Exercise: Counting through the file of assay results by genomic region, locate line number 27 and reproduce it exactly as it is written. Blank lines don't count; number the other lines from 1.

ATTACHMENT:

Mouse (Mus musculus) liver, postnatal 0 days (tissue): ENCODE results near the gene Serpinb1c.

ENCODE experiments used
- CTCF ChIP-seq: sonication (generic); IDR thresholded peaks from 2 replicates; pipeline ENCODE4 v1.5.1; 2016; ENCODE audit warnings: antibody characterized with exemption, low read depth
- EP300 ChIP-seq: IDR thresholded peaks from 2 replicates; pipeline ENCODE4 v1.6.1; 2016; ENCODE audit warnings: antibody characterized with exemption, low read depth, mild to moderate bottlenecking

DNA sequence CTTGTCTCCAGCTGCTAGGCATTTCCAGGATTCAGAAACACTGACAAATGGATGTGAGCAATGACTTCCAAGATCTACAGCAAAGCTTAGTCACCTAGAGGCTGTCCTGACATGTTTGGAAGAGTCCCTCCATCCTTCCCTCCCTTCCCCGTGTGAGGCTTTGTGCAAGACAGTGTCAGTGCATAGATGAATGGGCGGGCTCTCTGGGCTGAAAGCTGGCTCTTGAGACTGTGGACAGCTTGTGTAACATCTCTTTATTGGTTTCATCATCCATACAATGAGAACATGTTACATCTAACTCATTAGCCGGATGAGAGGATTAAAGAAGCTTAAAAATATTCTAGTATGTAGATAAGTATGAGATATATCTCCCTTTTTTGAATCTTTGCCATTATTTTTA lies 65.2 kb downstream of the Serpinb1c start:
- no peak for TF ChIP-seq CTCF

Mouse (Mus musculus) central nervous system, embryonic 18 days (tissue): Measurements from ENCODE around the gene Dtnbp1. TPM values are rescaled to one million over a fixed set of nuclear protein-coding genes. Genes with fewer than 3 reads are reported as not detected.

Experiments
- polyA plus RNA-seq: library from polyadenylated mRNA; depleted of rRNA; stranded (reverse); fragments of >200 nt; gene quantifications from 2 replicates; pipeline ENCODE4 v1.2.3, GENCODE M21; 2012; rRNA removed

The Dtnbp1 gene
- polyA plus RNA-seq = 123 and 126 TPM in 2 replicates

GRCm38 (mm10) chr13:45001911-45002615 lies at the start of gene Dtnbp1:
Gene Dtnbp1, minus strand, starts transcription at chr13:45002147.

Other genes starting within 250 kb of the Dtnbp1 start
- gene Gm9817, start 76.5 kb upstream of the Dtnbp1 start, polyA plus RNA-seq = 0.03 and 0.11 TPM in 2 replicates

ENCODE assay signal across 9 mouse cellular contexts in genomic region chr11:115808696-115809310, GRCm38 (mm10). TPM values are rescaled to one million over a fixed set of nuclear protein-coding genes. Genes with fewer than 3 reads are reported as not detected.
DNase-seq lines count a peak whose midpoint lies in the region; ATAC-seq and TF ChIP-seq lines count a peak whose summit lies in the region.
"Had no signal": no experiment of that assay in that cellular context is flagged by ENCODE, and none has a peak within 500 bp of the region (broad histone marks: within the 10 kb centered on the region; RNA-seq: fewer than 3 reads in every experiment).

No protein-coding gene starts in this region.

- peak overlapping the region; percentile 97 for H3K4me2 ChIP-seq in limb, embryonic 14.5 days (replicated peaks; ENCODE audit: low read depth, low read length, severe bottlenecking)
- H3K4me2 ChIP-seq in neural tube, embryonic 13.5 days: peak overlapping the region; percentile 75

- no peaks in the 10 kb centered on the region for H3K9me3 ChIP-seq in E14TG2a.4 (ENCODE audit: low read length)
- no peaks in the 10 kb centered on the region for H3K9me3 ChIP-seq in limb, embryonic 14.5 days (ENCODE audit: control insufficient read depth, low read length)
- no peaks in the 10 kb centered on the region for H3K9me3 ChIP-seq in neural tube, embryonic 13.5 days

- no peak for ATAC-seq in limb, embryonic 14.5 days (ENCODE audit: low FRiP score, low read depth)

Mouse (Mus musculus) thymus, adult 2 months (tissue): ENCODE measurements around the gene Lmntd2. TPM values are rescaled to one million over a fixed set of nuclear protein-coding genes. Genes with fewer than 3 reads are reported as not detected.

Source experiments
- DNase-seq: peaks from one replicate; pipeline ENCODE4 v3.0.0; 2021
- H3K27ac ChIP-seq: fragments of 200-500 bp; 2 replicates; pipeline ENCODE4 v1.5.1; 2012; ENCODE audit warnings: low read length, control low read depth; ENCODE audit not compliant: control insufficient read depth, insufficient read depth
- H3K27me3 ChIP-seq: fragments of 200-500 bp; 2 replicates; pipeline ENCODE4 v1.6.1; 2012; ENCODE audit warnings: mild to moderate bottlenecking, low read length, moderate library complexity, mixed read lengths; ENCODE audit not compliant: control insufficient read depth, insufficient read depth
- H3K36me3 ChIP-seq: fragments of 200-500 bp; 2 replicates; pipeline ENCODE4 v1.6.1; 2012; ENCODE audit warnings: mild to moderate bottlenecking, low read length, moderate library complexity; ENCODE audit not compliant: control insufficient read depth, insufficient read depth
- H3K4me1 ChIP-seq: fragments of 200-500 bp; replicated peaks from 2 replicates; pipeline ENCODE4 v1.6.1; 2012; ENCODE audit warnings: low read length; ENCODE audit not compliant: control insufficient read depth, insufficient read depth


Source experiments